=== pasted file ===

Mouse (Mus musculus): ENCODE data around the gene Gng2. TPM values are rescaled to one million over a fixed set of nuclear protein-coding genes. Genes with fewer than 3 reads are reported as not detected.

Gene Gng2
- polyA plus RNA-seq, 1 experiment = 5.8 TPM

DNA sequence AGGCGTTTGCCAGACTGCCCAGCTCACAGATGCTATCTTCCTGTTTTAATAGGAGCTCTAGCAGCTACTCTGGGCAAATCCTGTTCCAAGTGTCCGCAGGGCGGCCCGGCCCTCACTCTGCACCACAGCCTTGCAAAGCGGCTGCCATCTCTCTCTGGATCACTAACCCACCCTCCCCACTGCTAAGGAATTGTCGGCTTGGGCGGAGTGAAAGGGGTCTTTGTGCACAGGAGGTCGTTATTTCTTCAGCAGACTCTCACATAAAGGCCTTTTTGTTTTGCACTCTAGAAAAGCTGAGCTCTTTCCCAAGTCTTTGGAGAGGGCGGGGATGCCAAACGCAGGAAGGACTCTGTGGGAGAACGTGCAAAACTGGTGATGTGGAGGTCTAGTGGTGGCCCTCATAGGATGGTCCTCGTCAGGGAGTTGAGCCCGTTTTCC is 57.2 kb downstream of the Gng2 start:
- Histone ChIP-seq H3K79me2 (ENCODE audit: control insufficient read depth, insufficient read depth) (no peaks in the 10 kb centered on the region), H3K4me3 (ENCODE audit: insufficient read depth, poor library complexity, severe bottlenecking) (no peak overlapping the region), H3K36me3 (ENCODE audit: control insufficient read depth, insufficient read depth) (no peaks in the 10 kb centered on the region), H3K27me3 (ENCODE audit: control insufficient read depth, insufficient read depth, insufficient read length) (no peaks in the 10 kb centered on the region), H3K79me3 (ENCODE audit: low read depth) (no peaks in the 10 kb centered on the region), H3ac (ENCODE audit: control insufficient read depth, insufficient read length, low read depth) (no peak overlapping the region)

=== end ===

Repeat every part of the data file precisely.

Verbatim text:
Mouse (Mus musculus): ENCODE data around the gene Gng2. TPM values are rescaled to one million over a fixed set of nuclear protein-coding genes. Genes with fewer than 3 reads are reported as not detected.

Gene Gng2
- polyA plus RNA-seq, 1 experiment = 5.8 TPM

DNA sequence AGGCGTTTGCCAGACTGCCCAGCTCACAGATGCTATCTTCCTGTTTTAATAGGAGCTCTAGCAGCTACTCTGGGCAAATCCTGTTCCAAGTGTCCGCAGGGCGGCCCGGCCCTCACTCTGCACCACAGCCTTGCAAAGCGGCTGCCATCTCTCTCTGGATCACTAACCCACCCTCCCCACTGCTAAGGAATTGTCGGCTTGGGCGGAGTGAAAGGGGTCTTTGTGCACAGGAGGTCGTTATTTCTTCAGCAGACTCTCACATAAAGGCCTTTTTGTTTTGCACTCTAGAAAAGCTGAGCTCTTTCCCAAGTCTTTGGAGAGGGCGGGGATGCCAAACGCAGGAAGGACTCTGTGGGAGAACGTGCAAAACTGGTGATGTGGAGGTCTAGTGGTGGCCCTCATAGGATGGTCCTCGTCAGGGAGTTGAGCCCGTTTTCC is 57.2 kb downstream of the Gng2 start:
- Histone ChIP-seq H3K79me2 (ENCODE audit: control insufficient read depth, insufficient read depth) (no peaks in the 10 kb centered on the region), H3K4me3 (ENCODE audit: insufficient read depth, poor library complexity, severe bottlenecking) (no peak overlapping the region), H3K36me3 (ENCODE audit: control insufficient read depth, insufficient read depth) (no peaks in the 10 kb centered on the region), H3K27me3 (ENCODE audit: control insufficient read depth, insufficient read depth, insufficient read length) (no peaks in the 10 kb centered on the region), H3K79me3 (ENCODE audit: low read depth) (no peaks in the 10 kb centered on the region), H3ac (ENCODE audit: control insufficient read depth, insufficient read length, low read depth) (no peak overlapping the region)